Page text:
- The IASA. An organization of total incompetents. They build space stations that allow astronauts to manually delete on-board surveillance footage that they cannot recover. They actually don’t know why it makes more sense to send 2-3 astronauts on a mission, to work in shifts, back each other up and render assistance when needed (like when aliens show up to rape them). One of their chief security people is a drug addict. Their ground security is lax enough to let a famous man, a late astronaut who is supposed to be dead, waltz right in with a stolen set of fingerprints (read my post on biometric security some time). They don’t know how to secure a lab designed to study life forms of possible alien origin. And they send lone individuals into space on big shuttles designed to hold multiple astronauts and cargo… waste resources much?
- Sparks. The IASA head watched his daughter die in space, then sets in motion a plan to get that daughter-killing alien to Earth, riding in Molly’s uterus. He has been led around by hallucinations of his dead daughter… he knows she isn’t real, because she appears as a child to him… and he is actually okay with that. He recruits his ex-wife to help him, she sees the child-version of her dead daughter… and she is actually okay with that.
- John Woods. Brilliant robotics engineer and a master of disaster in relationships. He doesn’t know how to reassure or support his wife. He snaps at his assistant for being over-protective of Ethan, the robot boy he’s become even more overprotective of. When he talks to Ethan, he tries to talk to him as if Ethan is a human boy… but every time, he uses words that make it painfully clear (to Ethan and to the viewer) that he’s a toaster. This guy had zero chemistry with anyone else on the show. I refuse to believe that anyone as socially inept as this guy would’ve landed Molly, gotten a grant to build his robot, and be allowed to take it home and call it “son.”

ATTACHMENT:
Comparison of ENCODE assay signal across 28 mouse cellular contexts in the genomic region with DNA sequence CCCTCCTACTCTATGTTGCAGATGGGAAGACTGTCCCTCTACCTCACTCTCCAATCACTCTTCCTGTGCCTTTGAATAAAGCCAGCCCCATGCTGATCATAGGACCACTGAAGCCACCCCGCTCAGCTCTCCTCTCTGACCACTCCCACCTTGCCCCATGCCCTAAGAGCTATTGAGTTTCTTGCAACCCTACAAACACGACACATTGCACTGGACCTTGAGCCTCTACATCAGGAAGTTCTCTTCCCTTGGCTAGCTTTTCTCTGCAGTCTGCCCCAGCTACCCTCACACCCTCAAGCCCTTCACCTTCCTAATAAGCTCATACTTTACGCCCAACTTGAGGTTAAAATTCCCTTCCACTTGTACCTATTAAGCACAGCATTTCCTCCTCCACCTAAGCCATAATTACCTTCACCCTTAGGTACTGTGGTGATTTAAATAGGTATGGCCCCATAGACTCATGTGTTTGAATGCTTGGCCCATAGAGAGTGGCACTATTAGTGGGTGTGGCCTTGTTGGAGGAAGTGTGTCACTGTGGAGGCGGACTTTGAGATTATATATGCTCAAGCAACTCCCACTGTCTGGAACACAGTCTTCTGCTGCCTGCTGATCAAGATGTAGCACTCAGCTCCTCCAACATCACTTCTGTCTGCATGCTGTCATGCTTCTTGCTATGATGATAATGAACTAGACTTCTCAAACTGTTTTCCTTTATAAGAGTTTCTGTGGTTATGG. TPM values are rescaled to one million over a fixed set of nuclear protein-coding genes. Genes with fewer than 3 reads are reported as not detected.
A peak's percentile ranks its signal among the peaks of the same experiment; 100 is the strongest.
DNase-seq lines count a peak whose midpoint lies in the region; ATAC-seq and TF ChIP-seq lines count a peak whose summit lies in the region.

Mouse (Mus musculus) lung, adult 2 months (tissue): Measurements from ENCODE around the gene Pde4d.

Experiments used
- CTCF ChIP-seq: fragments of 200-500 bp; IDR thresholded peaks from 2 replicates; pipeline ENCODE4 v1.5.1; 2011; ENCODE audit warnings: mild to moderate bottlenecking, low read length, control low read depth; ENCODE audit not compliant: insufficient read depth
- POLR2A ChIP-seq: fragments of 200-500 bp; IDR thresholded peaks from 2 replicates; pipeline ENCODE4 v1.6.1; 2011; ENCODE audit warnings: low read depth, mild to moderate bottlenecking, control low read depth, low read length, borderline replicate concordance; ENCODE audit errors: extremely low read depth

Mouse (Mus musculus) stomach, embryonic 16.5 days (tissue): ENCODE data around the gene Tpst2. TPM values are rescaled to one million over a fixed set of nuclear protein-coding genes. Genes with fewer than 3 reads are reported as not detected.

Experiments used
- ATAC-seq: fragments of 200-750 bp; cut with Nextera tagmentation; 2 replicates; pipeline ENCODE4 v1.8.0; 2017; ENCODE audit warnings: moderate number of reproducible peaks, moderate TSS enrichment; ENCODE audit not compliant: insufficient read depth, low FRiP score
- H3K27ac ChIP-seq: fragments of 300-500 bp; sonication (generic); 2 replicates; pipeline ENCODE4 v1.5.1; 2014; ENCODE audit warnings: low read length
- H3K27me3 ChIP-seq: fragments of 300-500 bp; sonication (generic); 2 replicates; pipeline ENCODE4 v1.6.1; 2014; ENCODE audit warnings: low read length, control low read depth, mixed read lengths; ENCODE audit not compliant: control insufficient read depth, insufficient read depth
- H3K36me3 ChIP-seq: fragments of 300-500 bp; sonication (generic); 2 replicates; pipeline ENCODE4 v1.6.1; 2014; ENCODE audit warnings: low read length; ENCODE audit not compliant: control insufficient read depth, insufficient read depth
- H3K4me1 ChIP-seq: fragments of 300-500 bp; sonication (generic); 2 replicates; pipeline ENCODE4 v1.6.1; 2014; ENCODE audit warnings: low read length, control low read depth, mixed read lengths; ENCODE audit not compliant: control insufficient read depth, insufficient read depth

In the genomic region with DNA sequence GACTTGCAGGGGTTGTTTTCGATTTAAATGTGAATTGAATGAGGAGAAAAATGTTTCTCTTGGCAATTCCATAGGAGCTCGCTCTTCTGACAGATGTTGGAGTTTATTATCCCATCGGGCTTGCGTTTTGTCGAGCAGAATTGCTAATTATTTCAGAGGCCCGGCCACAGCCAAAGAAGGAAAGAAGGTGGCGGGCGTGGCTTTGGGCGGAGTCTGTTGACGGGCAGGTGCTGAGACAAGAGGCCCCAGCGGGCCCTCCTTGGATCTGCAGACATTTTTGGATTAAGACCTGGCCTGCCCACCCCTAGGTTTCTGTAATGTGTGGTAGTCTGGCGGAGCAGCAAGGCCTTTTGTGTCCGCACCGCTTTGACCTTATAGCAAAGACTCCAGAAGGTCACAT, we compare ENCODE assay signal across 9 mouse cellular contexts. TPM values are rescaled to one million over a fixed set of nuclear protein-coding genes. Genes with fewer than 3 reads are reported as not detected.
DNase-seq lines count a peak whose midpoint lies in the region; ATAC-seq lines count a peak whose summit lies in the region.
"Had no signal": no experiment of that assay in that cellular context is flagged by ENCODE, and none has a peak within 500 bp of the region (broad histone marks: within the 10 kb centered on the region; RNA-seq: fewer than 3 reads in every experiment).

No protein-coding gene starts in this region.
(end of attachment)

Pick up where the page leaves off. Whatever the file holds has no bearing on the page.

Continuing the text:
- Hideki Yasumoto. He funded and assisted Sparks in his efforts to secure the alien, because he once touched remnants of a meteor that extended his life by decades. No relation to the spores, by the way. Once this fact is revealed, Hideki and his backstory vanish into “What the hell was that?” TV limbo.
- Ethan. The modern Pinocchio that you’re convinced must be a major part of this plot… are told as much in every episode opening voiceover… only to find, at the end, that he blew up and ended up in the web. I emphasize: He is never. Critical. To this story. An adopted child would’ve worked as well. It would’ve allowed them to ditch the stupid anti-robot terrorist side-story that made me cringe when I watched any part of it. A copy of BEN would have sufficed for the ubiquitous net assistant set to follow Molly around. He’s a pointless distraction to the show’s premise and should have been left on the concept room floor.
I could go on (unfortunately), but I’m sure I’ve made my point. Extant was just not ready for prime time, no matter how pretty it (or Halle Berry) looked. Yes, an ongoing series may have closed up some of the plot holes we witnessed; but not most of the things I singled out above. The miniseries won some acclaim when it was released… certainly an indication of how bad a year it’s been for science fiction television and how short people’s memories are (if Person of Interest or Orphan Black had been airing its new season at the same time, I’m convinced Extant would’ve been laughed out of the room).
But, man, it was this close to being good. Next time, give the writers the time they need to do a proper job. Then maybe we’d have been watching that series all winter…
On the other hand… we have seen that series. It was called Starman. Or was it The Phoenix? The Powers of Matthew Star?
Y’know what? Maybe it’s just as well.
Did you see Extant? What did you think?